For GOP Comeback, Leaders Urge Stepped-Up Outreach
In their first big party gathering since Election Day, Republican leaders from around the country met in Charlotte, N.C., this week.
The GOP is promising a great deal of change in advance of the next election, but one area where there will be no change for the party is in its leadership. Republican National Committee Chairman Reince Priebus was elected to another two-year term.
In his acceptance speech, he cited a simple reason why Republicans failed to win the White House and lost seats in the House and Senate in November.
"I'm no math whiz; I'm an attorney. But I don't need a calculator to know that we need to win more votes," he said. "We have to find more supporters. We have to go places we haven't been, and we have to invite new people to join us."
Priebus has set up a special panel to make recommendations toward that goal. Party leaders insist that their conservative philosophy will not change. That's not the problem, they say.
Rather, it's that they lag behind Democrats in technology and organizing and that the GOP has not treated certain categories of voters well, using a tone during campaigns that is off-putting.
"We have to build better relationships in minority communities, urban centers, college towns," Priebus said. "We need a permanent, growing presence."
I will talk to a head of lettuce if I can get them to vote Republican.
Priebus' co-chair, Sharon Day, who was also re-elected, made the same point in a lighter way.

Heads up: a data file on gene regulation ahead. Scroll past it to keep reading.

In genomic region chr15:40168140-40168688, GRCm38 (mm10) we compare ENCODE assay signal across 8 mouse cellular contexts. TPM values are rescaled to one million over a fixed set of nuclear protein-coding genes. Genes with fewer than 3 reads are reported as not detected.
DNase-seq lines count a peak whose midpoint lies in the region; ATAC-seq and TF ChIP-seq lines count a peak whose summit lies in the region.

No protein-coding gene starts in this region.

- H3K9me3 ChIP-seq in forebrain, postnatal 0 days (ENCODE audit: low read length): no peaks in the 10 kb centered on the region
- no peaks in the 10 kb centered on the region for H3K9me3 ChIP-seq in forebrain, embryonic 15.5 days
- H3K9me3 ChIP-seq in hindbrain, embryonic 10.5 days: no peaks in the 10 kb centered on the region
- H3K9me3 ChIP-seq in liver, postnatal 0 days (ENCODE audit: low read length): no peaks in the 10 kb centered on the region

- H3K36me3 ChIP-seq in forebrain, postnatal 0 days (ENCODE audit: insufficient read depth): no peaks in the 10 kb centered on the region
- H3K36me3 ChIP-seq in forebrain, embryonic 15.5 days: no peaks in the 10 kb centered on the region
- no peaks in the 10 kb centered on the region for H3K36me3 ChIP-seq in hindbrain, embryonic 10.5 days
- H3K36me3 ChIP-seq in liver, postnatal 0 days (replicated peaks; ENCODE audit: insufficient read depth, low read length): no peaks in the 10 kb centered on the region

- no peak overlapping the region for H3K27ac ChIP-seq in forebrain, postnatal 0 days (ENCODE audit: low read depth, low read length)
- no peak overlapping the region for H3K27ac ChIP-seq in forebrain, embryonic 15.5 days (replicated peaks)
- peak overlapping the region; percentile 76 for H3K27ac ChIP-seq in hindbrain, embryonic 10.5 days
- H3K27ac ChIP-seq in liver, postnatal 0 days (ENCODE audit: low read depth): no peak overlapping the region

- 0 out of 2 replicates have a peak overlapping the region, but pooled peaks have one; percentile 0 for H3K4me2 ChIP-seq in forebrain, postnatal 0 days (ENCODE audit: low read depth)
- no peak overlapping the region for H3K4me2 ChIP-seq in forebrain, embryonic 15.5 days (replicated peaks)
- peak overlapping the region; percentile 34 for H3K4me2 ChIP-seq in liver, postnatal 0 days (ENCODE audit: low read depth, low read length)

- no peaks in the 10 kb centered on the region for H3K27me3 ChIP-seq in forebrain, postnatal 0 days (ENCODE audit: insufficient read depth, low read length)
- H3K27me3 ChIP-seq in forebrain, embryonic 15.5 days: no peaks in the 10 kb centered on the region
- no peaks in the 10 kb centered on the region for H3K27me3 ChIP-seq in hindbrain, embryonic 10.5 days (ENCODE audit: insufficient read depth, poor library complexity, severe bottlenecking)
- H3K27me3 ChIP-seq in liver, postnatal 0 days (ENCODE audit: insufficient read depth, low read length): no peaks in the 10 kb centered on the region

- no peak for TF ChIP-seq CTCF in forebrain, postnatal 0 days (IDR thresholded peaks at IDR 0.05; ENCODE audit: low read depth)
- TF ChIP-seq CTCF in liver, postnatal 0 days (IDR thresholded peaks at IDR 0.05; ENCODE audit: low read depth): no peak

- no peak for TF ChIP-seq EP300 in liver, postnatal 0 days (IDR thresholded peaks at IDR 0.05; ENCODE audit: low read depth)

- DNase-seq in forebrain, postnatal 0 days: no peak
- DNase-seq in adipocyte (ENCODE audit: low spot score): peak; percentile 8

"I will talk to a head of lettuce if I can get them to vote Republican," she said. "We have to reach out, as the chairman said, with our programs to make sure that we reach every single voter."
It remains to be seen exactly how Republicans will reach some of the voters they've had the hardest time attracting. Most analysts say it wasn't the party's tone but its immigration policy that led more than 7 in 10 Latino and Asian-American voters to support President Obama in November.
The party has also shown a tendency in recent years to seek redemption in process and rule changes, such as voter ID laws and other challenges at the ballot box.
Just this week in Virginia, Republican state legislators have been pushing a change in the way the state allocates its vote in the Electoral College. Instead of giving all the electoral votes to the winner of the popular vote statewide, as Virginia and 47 other states do now, this plan would give one electoral vote to each congressional district. It would give the state's two other electoral votes to the presidential candidate who won the most congressional districts.
By this system, Obama would have received just three out of 13 electoral votes in Virginia, even though he won the state with an outright majority.
Priebus was asked about the Virginia plan at his news conference Friday.
"I think it's something that a lot of states are looking at, and I think, in some cases, they should look at it," he said. "I think it's a state issue, but personally I'm pretty intrigued by it."
The issue also caught the attention of Rep. Gerald Connolly, one of Virginia's three Democratic congressmen.
"What they're doing here is actually challenging the will of the people — by hook or by crook — because they can't win an election outright, so they have to cheat," he said. "That's disgusting."
Priebus said such a plan would still be fair because candidates would still have to compete — they'd just have to do so one district at a time instead of statewide.
Meanwhile, in Richmond, Gov. Bob McDonnell's office told reporters he thought the state's existing electoral system "works just fine."
Copyright 2021 NPR. To see more, visit https://www.npr.org.